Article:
Filmmaker Julie Dash is just glad the world will now get to see the "Daughters of the Dust" she made 25 years ago.

Filmmaker Julie Dash is just glad the world will now get to see the "Daughters of the Dust" she made 25 years ago.

The Wexner Center for the Arts will premiere a new restoration of the landmark film this weekend, after which it will make the rounds on the summer festival circuit before a theatrical re-release this fall. "Daughters" was the first film by an African-American woman to get a wide theatrical release.

Dash's film provides still-revealing insights into the Gullah Geechee culture of formerly enslaved Africans and their descendants who lived along the Sea Islands off the coast of South Carolina, Georgia and Florida. Set in the early 1900s, "Daughters" tells the story of the younger generation of the Peazant family as they prepare to leave the islands for the U.S. mainland.

"I felt we deserved something authentic to our tradition, something real," Dash said. "I was very eager to tackle the subject [and] to provide something very deeply authentic to the culture."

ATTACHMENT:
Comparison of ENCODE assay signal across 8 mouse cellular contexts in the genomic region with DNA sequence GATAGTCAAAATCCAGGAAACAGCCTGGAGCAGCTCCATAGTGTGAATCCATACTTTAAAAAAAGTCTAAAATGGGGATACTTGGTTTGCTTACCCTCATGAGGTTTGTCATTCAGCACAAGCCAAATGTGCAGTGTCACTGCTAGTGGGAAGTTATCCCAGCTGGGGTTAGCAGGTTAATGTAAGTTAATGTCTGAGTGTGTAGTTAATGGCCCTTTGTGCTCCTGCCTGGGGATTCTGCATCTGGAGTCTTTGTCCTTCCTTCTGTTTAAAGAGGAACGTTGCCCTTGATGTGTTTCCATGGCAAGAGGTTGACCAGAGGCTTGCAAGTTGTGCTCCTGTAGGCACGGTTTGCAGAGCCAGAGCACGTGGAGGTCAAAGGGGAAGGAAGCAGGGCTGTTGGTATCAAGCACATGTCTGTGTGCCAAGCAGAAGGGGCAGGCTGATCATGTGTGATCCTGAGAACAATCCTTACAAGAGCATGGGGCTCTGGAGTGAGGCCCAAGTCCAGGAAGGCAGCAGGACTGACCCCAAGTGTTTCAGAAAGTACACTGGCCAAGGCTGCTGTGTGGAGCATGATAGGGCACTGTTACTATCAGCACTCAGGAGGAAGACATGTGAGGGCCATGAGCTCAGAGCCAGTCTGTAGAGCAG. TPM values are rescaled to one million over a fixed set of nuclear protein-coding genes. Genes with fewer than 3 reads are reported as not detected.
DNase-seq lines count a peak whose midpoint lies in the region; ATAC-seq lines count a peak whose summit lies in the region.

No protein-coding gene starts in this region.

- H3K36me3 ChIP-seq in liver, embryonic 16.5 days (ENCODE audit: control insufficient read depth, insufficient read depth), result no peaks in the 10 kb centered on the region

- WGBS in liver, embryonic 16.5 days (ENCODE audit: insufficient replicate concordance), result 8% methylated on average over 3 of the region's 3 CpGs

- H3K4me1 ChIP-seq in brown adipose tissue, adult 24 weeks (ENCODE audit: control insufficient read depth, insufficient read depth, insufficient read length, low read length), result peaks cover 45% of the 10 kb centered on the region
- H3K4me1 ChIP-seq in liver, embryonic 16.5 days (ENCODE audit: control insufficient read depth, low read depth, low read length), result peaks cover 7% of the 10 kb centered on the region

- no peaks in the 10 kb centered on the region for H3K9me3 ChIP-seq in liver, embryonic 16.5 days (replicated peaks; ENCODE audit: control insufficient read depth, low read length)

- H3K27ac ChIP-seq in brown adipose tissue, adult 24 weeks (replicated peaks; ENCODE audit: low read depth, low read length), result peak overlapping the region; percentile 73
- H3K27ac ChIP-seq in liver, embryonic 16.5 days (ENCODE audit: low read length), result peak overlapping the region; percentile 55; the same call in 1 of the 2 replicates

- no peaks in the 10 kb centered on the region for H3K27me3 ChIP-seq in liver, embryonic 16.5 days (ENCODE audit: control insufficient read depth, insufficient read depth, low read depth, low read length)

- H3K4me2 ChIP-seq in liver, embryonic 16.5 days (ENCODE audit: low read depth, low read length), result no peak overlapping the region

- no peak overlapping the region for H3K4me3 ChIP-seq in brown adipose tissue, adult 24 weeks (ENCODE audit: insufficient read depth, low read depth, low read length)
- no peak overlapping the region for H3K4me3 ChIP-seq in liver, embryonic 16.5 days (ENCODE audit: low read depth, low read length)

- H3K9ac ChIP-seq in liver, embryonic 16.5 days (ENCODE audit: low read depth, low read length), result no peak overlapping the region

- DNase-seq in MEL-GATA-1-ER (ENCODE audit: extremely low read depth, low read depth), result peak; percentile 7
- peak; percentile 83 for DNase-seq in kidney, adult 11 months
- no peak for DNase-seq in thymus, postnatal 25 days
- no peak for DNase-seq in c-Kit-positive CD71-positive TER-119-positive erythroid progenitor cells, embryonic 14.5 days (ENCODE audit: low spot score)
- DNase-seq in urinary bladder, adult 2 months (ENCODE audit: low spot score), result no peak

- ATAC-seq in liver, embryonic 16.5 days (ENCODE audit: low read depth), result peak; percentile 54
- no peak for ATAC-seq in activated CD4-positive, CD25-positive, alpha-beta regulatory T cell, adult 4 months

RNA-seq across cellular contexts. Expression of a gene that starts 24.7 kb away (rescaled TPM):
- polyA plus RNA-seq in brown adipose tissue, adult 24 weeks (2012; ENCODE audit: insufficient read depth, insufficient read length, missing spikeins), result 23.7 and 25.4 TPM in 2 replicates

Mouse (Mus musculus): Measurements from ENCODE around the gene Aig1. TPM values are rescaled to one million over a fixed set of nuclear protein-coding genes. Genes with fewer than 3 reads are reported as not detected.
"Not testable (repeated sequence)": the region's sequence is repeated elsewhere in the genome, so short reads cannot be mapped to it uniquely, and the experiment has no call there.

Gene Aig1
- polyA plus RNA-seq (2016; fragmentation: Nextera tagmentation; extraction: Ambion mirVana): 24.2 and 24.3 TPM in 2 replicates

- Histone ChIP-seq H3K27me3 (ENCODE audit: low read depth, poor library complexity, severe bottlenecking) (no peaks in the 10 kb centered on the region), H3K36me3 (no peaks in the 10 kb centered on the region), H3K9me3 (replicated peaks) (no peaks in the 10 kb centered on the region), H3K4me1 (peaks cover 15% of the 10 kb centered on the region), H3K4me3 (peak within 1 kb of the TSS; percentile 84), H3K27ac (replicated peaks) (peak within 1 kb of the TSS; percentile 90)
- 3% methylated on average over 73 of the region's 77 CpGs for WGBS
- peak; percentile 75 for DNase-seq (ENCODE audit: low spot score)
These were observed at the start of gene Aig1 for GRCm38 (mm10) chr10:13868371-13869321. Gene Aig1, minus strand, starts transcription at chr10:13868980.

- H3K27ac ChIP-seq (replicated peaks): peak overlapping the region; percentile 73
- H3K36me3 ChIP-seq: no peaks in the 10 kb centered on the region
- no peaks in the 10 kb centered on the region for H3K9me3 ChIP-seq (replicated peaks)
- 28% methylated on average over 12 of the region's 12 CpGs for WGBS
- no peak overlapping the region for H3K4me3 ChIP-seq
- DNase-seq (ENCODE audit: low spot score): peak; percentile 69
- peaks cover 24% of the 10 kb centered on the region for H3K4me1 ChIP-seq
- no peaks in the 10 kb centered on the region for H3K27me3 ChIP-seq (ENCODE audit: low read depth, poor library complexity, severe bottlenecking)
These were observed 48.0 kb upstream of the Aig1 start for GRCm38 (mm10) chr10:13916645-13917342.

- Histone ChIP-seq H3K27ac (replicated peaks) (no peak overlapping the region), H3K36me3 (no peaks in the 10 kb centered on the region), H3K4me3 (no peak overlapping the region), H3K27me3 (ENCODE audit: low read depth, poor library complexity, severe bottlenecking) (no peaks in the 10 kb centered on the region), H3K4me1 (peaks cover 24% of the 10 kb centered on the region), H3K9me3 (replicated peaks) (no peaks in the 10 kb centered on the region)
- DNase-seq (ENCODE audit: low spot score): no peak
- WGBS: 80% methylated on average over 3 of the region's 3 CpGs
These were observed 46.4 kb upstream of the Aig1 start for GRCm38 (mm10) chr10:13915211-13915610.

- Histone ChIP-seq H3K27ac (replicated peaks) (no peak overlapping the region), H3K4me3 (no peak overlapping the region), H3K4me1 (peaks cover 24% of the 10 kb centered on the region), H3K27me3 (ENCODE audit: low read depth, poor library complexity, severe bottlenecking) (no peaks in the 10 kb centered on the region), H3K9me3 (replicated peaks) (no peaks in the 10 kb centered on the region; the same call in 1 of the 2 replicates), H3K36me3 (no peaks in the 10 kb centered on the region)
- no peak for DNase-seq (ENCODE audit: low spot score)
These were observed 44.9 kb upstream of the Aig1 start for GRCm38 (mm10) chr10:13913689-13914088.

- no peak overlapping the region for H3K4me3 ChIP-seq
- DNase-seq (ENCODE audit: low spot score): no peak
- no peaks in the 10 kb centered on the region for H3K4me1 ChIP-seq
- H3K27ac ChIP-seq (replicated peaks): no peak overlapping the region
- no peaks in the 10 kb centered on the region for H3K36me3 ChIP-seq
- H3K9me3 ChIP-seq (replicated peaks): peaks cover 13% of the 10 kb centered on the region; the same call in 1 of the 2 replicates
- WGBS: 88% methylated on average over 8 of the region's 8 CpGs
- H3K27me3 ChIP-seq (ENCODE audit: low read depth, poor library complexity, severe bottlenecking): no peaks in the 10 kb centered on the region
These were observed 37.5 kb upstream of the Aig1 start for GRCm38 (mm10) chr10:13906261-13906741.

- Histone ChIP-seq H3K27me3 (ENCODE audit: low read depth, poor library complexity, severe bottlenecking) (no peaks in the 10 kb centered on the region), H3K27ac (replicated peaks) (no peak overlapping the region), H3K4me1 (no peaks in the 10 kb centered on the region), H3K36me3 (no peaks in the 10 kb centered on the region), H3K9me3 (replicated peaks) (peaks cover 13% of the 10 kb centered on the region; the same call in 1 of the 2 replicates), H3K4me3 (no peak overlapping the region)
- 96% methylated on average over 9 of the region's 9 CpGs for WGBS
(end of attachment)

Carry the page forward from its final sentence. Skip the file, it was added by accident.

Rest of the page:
Reaction to the original release, Dash said, was mixed. "Everyone said they loved the way it looked, and then let's not talk any more about it," she said with a hint of a laugh. "People were surprised. They didn't know the history."

Nonetheless, "Daughters" was a hit at the 1991 Sundance Film Festival, earning cinematography honors, which Dash always found ironic, given the print of the film hadn't undergone all the necessary post-production corrections - and still hadn't, until Columbus' Cohen Film Collection acquired it last year.

"The original film was not properly color graded, and the print still needed some image cleanup and stabilization," Cohen film archivist Tim Lanza said. "You see it now, and it's just gorgeous. So many frames would make beautiful still photos."

"All I had to do was say yes" to the restoration, Dash said. "I was eager to have it done. This is a blessing."

"(The film has) been available to the public since its initial release but it has never looked like this," said David Filipi, the Wexner Center's director of film/video. "The beautiful camerawork by Arthur Jafa, which captures the exquisite costumes and colors of the landscape, has never looked better."

Dash will participate in a post-screening Q&A session following Friday's sold-out screening.